Who’s Next because: Positive reviews come with the price of being busy, this Michael Millon knows. Though he met a girlfriend at the Italian BYOB he runs for Townsend “Tod” Wentz, he hardly has time to spend with her — the Fairmount spot got three bells from the Inquirer and requires his constant attention, since the food is entirely his conception. The Lansdowne native landed at the top after starting as a dishwasher at a Delco spot called Tommy’s, and then working on the line at Davio’s in Rittenhouse. A friend introduced him to Wentz, who was launching Twenty 21, and after that closed he worked with Wentz at Manhattan’s A Voce. He returned to Philly to help Wentz open Townsend on East Passyunk, working there while the A Mano project came together. “Tod asked me if I wanted to be chef at his Italian place, and I was thrilled after being No. 2 for so many years,” he says, noting that Italian cuisine is his favorite to cook. “French is cool also, but it’s too precise.”
Title: Chef and owner, Girard
Who’s Next because: Brian Oliviera’s first cooking job was at McDonald’s, when, as a socially awkward 14 year old, he chose to work in the kitchen instead of interfacing with the public at the register. His family owned a luncheonette called Kelly’s Kitchen, so he also worked the line there and generally helped run the joint. He enrolled in the Culinary Institute of America and graduated in 2011, doing his senior externship at Bella Vista’s James under chef Jim Burke. After he got his degree took a position as a server at Parc — “Had to pay off all those student loans, and kitchens are necessarily the place to do that” he says. He still had the cooking bug, though, and started making and soups at home and selling them to co-workers. Eventually he realized he needed a real facility to do that, so he struck a deal with Tom McCusker at Honest Toms; Oliveria would help manage the West Philly shop, and in return he’d be able to use the kitchen as a commissary and host pop-ups. During those dinners he met Cristian Mora, and together the pair conceptualized and launched Girard, a Fishtown bruncherie that eschews tipping in favor of an automatically added service charge. Last December, Mora left the company, and Oliveira turned Girard into a daytime-only spot, a change that lets him and his employees “have some sort of life outside of the restaurant, and be an active part of society.”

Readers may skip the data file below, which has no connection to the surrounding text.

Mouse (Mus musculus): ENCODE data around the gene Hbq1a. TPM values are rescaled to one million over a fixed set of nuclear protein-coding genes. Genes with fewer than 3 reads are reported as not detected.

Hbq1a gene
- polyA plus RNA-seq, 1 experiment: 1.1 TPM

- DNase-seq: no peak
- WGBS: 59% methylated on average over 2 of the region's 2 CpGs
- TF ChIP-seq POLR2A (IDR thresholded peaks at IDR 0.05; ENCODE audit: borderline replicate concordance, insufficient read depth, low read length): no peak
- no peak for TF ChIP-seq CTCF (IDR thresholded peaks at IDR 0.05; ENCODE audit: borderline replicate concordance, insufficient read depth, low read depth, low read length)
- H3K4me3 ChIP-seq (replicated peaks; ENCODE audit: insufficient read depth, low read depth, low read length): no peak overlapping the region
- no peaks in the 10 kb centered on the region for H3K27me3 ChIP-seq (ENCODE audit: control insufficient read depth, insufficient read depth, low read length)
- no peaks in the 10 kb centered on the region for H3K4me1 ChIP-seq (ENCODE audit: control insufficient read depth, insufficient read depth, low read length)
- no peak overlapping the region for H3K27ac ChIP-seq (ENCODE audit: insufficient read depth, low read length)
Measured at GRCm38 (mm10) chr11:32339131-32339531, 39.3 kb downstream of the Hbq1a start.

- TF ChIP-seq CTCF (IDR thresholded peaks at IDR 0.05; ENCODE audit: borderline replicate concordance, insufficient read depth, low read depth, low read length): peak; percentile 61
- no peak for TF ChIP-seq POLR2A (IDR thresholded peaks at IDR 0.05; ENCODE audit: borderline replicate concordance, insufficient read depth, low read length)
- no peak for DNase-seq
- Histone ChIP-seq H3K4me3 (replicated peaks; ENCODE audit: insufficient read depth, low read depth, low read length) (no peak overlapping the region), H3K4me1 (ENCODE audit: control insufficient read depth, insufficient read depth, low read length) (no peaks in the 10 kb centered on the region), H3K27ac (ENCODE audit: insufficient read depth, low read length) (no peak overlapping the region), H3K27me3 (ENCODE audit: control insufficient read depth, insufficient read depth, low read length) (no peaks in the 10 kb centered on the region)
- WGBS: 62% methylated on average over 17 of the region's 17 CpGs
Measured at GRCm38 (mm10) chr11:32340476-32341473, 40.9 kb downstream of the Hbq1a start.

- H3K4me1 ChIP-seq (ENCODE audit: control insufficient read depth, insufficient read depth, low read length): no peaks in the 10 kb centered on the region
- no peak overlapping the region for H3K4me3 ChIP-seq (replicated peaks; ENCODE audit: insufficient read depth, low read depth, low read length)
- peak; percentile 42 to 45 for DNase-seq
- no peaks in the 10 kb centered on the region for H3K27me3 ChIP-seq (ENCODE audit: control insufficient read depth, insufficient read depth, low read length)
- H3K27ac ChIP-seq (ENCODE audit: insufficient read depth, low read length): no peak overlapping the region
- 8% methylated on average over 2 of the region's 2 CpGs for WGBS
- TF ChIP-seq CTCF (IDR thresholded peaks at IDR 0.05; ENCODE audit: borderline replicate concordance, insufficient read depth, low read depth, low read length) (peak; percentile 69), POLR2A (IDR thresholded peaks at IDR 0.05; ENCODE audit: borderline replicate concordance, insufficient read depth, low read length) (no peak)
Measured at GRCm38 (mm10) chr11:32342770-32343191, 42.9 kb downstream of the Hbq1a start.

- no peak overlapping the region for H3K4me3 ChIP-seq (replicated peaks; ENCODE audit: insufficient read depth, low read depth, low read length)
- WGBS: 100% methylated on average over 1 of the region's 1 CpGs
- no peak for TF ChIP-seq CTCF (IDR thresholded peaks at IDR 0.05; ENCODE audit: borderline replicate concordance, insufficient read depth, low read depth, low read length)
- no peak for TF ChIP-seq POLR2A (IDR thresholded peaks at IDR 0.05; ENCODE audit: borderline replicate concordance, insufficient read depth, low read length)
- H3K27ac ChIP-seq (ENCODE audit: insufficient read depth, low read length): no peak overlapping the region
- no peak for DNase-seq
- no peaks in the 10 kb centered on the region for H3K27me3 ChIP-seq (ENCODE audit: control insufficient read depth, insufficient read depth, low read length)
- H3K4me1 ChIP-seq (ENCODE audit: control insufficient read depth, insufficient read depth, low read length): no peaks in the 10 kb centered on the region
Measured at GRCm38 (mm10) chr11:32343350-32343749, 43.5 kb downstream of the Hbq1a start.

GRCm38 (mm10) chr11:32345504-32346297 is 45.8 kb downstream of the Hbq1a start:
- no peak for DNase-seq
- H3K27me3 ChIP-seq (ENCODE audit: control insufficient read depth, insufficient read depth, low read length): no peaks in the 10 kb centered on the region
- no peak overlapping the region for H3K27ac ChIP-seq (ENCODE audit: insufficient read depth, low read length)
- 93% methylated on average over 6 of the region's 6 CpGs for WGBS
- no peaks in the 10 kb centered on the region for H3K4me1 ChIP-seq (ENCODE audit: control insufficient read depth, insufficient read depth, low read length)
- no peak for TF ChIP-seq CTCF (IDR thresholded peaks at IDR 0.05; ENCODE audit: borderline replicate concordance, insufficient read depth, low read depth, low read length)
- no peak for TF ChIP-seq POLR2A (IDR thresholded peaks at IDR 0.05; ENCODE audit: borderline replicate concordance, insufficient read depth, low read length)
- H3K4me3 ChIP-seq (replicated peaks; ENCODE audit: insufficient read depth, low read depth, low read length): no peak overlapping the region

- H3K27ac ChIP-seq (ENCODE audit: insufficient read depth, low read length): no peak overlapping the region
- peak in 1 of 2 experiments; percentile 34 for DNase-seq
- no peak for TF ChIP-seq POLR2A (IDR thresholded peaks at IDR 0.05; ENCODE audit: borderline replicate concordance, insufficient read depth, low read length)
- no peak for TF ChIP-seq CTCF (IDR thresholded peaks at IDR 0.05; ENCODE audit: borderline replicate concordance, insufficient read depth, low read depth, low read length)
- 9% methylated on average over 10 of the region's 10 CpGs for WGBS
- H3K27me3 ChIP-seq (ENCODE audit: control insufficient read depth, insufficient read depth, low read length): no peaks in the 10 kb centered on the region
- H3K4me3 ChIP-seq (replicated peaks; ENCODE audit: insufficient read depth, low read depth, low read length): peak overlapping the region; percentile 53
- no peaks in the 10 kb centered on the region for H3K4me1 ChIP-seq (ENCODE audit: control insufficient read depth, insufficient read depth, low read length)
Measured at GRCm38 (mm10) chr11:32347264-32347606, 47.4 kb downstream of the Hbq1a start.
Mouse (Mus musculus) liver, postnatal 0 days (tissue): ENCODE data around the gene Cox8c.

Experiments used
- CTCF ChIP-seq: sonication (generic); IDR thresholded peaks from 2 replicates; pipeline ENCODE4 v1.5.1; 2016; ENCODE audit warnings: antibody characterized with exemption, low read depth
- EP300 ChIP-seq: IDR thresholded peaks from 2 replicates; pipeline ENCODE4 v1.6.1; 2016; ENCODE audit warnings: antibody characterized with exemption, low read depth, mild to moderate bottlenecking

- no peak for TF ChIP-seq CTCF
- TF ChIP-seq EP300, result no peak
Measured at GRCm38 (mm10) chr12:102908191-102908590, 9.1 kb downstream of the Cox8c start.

Title: Head baker, Malvern Buttery
Who’s Next because: Her 4:30 a.m. daily call time has done nothing to dampen the enthusiasm Nicole Petrongolo has for baking bread. Her Malvern kitchen puts out seven types of loaves, all of which are made using natural leavening, and she’s currently developing new varieties that use 100 percent house-milled grains from Bucks County’s Castle Valley. Petrongolo wasn’t always a baker, though — the South Jersey native worked the savory side of the line for more than 10 years, both before and after after graduating from The Restaurant School at Walnut Hill College in 2007. She joined the opening team for 10 Arts at the Ritz-Carlton under Eric Ripert, and then helped Jose Garces launch JG Domestic. Stops at haute spots like Lacroix and NYC’s Eleven Madison Park followed, and she returned to Philly to work with Justin Bogle at Avance. When that shuttered, she took her first baking position at the Fishtown La Colombe, and fell in love with bread. These days, she intersperses her Buttery work with trips to Costa Rica, where she is a regular visiting guest chef at the Arenas del Mar resort.
Tova du Plessis
Title: Baker and owner, Essen Bakery
Who’s Next because: Born in South Africa and raised in Israel, Tova du Plessis moved to the U.S. to attend the University of Houston, where she intended to study to be a doctor. After getting a bachelor’s in biology, she switched course entirely and enrolled in the Culinary Institute of America, where she earned a degree in baking and pastry in 2011. That degree was put to very good use: After helping CookNSolo launch kosher Main Line restaurant Citron and Rose, she became pastry chef at the 2.0 version of Le Bec Fin, and held the same position at Avance and then Lacroix at the Rittenhouse. Earlier this year, she launched her own spot, Essen Bakery, a petite East Passyunk shop that specializes in Jewish-inspired sweets. She sees the project as a test run — if the reception continues to be as positive as it has been so far, du Plessis plans to eventually expand with a larger location.